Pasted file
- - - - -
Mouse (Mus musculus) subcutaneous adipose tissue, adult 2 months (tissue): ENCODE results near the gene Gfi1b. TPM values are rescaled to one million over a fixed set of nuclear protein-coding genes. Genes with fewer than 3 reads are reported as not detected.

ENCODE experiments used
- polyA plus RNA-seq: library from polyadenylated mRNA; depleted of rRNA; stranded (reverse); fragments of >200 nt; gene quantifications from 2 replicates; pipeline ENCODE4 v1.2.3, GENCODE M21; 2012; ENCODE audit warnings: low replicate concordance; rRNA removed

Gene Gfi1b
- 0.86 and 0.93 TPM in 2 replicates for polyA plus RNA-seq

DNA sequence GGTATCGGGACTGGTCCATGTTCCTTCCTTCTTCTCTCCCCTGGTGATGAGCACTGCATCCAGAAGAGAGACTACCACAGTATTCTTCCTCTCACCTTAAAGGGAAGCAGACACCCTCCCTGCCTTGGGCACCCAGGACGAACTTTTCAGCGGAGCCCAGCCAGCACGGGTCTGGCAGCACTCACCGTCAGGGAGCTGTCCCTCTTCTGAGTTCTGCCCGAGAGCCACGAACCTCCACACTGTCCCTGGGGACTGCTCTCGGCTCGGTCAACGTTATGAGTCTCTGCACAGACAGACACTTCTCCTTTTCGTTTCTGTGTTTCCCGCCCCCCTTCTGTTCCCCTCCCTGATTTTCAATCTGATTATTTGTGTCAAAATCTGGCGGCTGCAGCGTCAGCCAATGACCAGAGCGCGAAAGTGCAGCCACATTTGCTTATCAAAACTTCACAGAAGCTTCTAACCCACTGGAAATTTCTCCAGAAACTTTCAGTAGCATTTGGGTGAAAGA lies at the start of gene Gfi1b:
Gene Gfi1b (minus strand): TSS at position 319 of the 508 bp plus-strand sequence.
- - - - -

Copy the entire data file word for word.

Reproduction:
Mouse (Mus musculus) subcutaneous adipose tissue, adult 2 months (tissue): ENCODE results near the gene Gfi1b. TPM values are rescaled to one million over a fixed set of nuclear protein-coding genes. Genes with fewer than 3 reads are reported as not detected.

ENCODE experiments used
- polyA plus RNA-seq: library from polyadenylated mRNA; depleted of rRNA; stranded (reverse); fragments of >200 nt; gene quantifications from 2 replicates; pipeline ENCODE4 v1.2.3, GENCODE M21; 2012; ENCODE audit warnings: low replicate concordance; rRNA removed

Gene Gfi1b
- 0.86 and 0.93 TPM in 2 replicates for polyA plus RNA-seq

DNA sequence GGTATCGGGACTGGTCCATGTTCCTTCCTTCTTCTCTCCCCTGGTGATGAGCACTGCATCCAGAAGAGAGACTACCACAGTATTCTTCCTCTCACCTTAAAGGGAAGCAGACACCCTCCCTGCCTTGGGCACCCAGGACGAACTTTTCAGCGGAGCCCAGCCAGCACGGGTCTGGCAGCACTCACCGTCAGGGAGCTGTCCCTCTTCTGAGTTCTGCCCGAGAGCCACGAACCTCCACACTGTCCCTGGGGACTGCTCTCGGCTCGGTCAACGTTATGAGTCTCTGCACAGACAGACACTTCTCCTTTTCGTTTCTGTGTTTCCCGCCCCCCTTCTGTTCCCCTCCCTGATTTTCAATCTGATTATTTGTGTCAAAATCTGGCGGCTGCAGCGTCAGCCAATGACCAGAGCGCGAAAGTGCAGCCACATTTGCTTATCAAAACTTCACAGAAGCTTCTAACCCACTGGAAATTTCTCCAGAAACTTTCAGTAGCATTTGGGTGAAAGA lies at the start of gene Gfi1b:
Gene Gfi1b (minus strand): TSS at position 319 of the 508 bp plus-strand sequence.